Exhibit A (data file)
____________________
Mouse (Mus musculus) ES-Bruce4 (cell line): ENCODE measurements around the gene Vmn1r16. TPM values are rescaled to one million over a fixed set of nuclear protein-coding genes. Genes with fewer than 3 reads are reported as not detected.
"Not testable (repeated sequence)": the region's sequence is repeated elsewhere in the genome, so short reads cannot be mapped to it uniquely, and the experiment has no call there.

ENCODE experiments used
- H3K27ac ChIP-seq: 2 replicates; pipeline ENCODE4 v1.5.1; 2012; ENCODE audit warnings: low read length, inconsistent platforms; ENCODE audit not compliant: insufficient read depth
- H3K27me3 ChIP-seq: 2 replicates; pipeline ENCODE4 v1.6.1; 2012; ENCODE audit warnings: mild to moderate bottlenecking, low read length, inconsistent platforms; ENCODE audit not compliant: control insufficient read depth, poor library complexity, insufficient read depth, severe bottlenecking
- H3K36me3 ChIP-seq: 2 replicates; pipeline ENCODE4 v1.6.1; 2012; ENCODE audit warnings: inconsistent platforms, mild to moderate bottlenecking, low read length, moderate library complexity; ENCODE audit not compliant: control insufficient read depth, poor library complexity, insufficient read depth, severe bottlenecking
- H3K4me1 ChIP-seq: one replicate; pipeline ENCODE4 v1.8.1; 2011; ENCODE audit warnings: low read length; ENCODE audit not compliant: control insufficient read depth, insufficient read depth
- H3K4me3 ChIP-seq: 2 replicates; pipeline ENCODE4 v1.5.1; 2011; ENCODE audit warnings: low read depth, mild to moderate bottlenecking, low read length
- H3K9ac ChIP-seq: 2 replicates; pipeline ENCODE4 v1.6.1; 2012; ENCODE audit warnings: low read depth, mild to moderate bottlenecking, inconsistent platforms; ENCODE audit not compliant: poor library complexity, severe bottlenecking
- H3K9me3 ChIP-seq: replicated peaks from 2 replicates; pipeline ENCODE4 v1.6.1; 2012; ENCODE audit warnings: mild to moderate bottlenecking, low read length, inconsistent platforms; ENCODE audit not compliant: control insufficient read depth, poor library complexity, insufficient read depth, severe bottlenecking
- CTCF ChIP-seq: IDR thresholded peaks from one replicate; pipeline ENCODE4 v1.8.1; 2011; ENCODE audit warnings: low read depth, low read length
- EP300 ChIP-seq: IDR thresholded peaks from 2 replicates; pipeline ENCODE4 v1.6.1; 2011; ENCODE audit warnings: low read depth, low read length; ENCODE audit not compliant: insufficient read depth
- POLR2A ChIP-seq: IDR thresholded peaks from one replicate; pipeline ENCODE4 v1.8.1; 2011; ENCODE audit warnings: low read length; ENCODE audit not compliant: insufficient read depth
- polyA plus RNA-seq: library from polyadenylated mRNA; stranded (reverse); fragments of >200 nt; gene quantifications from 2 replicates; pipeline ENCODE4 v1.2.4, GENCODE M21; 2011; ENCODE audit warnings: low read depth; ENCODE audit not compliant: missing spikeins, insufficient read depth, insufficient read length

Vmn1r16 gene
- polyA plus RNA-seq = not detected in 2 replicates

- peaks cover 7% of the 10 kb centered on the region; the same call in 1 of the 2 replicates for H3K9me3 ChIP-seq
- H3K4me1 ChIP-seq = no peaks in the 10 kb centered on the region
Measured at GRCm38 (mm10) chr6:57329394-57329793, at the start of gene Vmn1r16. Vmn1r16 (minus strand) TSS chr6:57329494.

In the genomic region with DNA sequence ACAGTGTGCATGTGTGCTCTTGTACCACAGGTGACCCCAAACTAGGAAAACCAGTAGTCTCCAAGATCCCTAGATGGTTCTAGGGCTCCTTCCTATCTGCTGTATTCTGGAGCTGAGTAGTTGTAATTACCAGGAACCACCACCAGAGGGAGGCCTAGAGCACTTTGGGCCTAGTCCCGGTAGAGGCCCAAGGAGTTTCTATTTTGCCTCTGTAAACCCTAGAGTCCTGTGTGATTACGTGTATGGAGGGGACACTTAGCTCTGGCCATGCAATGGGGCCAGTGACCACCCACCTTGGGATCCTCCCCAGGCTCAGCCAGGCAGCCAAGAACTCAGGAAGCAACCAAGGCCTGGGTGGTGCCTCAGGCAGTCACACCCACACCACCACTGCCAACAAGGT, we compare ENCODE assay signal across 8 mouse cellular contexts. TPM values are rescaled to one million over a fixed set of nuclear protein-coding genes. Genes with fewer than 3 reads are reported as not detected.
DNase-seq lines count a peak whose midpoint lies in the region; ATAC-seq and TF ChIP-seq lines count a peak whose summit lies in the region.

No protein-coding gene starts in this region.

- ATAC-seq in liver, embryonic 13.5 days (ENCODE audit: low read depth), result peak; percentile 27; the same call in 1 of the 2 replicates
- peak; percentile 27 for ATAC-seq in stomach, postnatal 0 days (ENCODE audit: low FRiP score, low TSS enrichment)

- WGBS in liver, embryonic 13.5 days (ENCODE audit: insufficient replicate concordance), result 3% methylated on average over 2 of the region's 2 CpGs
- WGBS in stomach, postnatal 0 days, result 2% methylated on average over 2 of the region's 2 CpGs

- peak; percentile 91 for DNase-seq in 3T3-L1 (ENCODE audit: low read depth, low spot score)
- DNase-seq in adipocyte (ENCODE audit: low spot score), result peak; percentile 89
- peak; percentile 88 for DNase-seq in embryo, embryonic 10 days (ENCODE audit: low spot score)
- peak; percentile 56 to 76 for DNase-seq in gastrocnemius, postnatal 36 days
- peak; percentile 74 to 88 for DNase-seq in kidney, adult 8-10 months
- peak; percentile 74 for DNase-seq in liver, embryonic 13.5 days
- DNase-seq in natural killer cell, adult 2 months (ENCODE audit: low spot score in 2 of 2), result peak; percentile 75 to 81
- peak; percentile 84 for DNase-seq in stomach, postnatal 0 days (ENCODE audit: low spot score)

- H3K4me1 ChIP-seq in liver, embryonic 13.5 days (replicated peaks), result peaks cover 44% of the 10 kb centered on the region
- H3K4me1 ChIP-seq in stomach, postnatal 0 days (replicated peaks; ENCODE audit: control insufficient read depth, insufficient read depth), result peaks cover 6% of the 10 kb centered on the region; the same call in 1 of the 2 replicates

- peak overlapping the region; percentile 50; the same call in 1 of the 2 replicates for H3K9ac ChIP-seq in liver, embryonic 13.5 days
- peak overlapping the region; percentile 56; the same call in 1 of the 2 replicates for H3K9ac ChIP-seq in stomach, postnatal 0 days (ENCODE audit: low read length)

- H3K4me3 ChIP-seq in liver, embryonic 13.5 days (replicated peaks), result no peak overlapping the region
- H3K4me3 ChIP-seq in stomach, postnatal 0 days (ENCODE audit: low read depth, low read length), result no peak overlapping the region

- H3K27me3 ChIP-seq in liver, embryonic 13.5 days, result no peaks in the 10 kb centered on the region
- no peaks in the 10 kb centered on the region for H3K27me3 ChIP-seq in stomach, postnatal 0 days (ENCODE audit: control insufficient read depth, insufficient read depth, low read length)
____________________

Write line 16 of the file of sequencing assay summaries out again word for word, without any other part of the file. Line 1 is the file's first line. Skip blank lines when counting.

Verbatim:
- polyA plus RNA-seq = not detected in 2 replicates